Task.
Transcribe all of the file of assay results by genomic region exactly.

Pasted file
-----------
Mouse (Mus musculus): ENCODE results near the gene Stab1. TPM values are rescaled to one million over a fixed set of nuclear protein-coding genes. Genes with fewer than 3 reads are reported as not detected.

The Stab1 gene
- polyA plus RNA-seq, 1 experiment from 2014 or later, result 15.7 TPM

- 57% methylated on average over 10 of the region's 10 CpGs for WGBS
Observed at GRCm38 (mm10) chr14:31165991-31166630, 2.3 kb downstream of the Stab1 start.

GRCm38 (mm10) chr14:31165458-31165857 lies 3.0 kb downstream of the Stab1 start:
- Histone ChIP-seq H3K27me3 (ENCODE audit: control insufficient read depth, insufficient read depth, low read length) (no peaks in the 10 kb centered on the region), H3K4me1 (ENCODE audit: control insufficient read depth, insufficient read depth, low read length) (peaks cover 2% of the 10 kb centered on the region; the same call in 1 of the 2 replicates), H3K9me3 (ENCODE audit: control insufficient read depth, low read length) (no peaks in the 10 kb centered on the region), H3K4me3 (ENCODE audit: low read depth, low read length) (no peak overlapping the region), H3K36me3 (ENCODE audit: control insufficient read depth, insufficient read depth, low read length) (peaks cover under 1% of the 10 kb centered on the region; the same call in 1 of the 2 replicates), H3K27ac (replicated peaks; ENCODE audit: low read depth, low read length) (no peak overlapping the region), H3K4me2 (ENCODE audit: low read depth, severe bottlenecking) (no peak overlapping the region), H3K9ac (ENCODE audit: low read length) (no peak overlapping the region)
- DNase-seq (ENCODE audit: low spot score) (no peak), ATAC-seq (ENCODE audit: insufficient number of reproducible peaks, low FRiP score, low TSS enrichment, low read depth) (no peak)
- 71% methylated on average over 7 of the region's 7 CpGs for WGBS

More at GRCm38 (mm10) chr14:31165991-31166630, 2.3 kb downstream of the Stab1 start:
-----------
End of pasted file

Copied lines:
Mouse (Mus musculus): ENCODE results near the gene Stab1. TPM values are rescaled to one million over a fixed set of nuclear protein-coding genes. Genes with fewer than 3 reads are reported as not detected.

The Stab1 gene
- polyA plus RNA-seq, 1 experiment from 2014 or later, result 15.7 TPM

- 57% methylated on average over 10 of the region's 10 CpGs for WGBS
Observed at GRCm38 (mm10) chr14:31165991-31166630, 2.3 kb downstream of the Stab1 start.

GRCm38 (mm10) chr14:31165458-31165857 lies 3.0 kb downstream of the Stab1 start:
- Histone ChIP-seq H3K27me3 (ENCODE audit: control insufficient read depth, insufficient read depth, low read length) (no peaks in the 10 kb centered on the region), H3K4me1 (ENCODE audit: control insufficient read depth, insufficient read depth, low read length) (peaks cover 2% of the 10 kb centered on the region; the same call in 1 of the 2 replicates), H3K9me3 (ENCODE audit: control insufficient read depth, low read length) (no peaks in the 10 kb centered on the region), H3K4me3 (ENCODE audit: low read depth, low read length) (no peak overlapping the region), H3K36me3 (ENCODE audit: control insufficient read depth, insufficient read depth, low read length) (peaks cover under 1% of the 10 kb centered on the region; the same call in 1 of the 2 replicates), H3K27ac (replicated peaks; ENCODE audit: low read depth, low read length) (no peak overlapping the region), H3K4me2 (ENCODE audit: low read depth, severe bottlenecking) (no peak overlapping the region), H3K9ac (ENCODE audit: low read length) (no peak overlapping the region)
- DNase-seq (ENCODE audit: low spot score) (no peak), ATAC-seq (ENCODE audit: insufficient number of reproducible peaks, low FRiP score, low TSS enrichment, low read depth) (no peak)
- 71% methylated on average over 7 of the region's 7 CpGs for WGBS

More at GRCm38 (mm10) chr14:31165991-31166630, 2.3 kb downstream of the Stab1 start: